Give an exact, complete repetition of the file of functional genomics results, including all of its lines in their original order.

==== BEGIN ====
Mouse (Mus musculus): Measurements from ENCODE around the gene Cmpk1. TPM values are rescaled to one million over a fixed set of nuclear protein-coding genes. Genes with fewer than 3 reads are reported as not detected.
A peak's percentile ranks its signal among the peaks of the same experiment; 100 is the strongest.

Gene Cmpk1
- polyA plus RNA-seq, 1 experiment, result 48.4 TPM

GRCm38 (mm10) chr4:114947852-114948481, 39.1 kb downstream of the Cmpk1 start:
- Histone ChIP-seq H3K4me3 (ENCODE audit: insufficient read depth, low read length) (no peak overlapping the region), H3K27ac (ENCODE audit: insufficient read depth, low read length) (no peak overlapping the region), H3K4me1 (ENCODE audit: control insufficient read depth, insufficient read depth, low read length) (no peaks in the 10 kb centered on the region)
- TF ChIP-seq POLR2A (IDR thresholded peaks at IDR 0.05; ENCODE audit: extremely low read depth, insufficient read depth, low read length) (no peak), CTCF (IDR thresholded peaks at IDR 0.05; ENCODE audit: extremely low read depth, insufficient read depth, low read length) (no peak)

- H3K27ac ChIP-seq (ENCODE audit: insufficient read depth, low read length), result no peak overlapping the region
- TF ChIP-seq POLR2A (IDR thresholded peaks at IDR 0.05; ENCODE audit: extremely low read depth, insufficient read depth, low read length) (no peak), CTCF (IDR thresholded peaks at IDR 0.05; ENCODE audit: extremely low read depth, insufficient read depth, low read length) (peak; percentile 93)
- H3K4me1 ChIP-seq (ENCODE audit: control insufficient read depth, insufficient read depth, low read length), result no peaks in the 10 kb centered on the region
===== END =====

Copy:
Mouse (Mus musculus): Measurements from ENCODE around the gene Cmpk1. TPM values are rescaled to one million over a fixed set of nuclear protein-coding genes. Genes with fewer than 3 reads are reported as not detected.
A peak's percentile ranks its signal among the peaks of the same experiment; 100 is the strongest.

Gene Cmpk1
- polyA plus RNA-seq, 1 experiment, result 48.4 TPM

GRCm38 (mm10) chr4:114947852-114948481, 39.1 kb downstream of the Cmpk1 start:
- Histone ChIP-seq H3K4me3 (ENCODE audit: insufficient read depth, low read length) (no peak overlapping the region), H3K27ac (ENCODE audit: insufficient read depth, low read length) (no peak overlapping the region), H3K4me1 (ENCODE audit: control insufficient read depth, insufficient read depth, low read length) (no peaks in the 10 kb centered on the region)
- TF ChIP-seq POLR2A (IDR thresholded peaks at IDR 0.05; ENCODE audit: extremely low read depth, insufficient read depth, low read length) (no peak), CTCF (IDR thresholded peaks at IDR 0.05; ENCODE audit: extremely low read depth, insufficient read depth, low read length) (no peak)

- H3K27ac ChIP-seq (ENCODE audit: insufficient read depth, low read length), result no peak overlapping the region
- TF ChIP-seq POLR2A (IDR thresholded peaks at IDR 0.05; ENCODE audit: extremely low read depth, insufficient read depth, low read length) (no peak), CTCF (IDR thresholded peaks at IDR 0.05; ENCODE audit: extremely low read depth, insufficient read depth, low read length) (peak; percentile 93)
- H3K4me1 ChIP-seq (ENCODE audit: control insufficient read depth, insufficient read depth, low read length), result no peaks in the 10 kb centered on the region